Besides the Rusty, Another Endangered Species to Check

I’m sure you’ve recently seen postings about the annual Rusty Blackbird Spring Migration Blitz. The Blitz encourages people to count Rusty Blackbirds which are in severe decline nationwide. Even a recording of zero is okay as it shows that people are looking and not just missing them. I plan to go out several times this spring, starting this weekend, and look for Rusty Blackbirds in the appropriate habitat.

But I encourage you to look for a another migrating species this spring. If you remember back in December I posted about endangered species in Indiana. On the IUCN list of VULNERABLE SPECIES were three species. One was the Rusty Blackbird.  Another is a summer resident, the Cerulean Warbler, which I’ll discuss later this spring.

And the one that is migrating through right now is the Horned Grebe. I encourage you to get out and actively look for Horned Grebes just as much as Rusty Blackbirds because it’s also in a state of severe decline.

HOGR LL 052612
I found this very late Horned Grebe when I lived in Illinois. Most May reports are from early May and all the later ones are along Lake Michigan. And it was a nice, hot day – here are my eBird comments – 93F, winds – S at 15-20, partly cloudy. I also had a Franklin’s Gull that day. LaSalle Lake – 5/26/12

I’m not sure why the Horned Grebe doesn’t get the same attention as the Rusty Blackbird. Maybe because it migrates through much of the Eastern US as opposed to wintering here as the Rusty Blackbird does. But worldwide the Horned Grebe is in severe decline.

Rusty Blackbird

Horned Grebe
As seen on these range maps from xeno-canto ( the Rusty blackbird winters in a much larger portion of the Eastern United States. But also note the Horned Grebe is a global and not just hemispherical species.

I also think the Horned Grebe gets less attention in North America than the Rusty Blackbird because it’s a global species has opposed to the Rusty Blackbird being a North American species. Rusty Blackbirds winter in southern swamp hardwood forests and then migrates north to the Arctic tundra.Rusty Blackbird A

Horned Grebe A
From IUNC webpage information on the Rusty Blackbird and Horned Grebe and the justification for Vulnerable status.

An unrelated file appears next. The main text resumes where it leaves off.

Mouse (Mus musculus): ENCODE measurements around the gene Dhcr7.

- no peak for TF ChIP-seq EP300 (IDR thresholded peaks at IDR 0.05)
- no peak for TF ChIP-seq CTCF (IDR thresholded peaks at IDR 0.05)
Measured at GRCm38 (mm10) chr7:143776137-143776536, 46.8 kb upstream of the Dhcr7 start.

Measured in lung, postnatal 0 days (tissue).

If you plan on going out looking for Horned Grebes, which I hope you will, here are some hints.

  1. They like the large, deep water lakes. In my area that means large dammed reservoirs or the smaller man-made gravel pits or interstate borrow ponds. I have also seen them to a lesser extent on wide waters of rivers, but more often on the deep lakes and ponds.
This dark photo shows a Horned Grebe between summer and winter plumage. Lowe’s Pond Franklin, IN 3/29/14

2.  If you’re going to get an accurate count, take time to sit and wait. Horned Grebes have a tendency to dive for a length of time and come up in a different part of the lake. So for an accurate count I usually sit and wait.

If I hadn’t sat and watched for a while I would have missed several birds on the day. These 4 were part of 18 seen at Driftwood SWA on the afternoon. 3/28/15

And once you have a count be sure to enter in eBird. Because eventually the Horned Grebe will pop up on someone’s radar and they will make more birders in North America aware it is an endangered species. And any data you enter in eBird will be used to show their decline and hopeful recovery over the years.

2 Replies to “Besides the Rusty, Another Endangered Species to Check”

  1. I happened across an old field guide from 1983. The horned grebe was described as “this commonest grebe”. Sad that things have changed.

    1. Sitting in the middle of a species migration route I think it is hard to tell if it is declining. Especially one that migrates through quickly. I would still have thought the Horned Grebe wasn’t in any danger.
      It would be interesting to see what the old field guide says about Canada Goose, if it was uncommon as I’m often told it was in the 1980’s.

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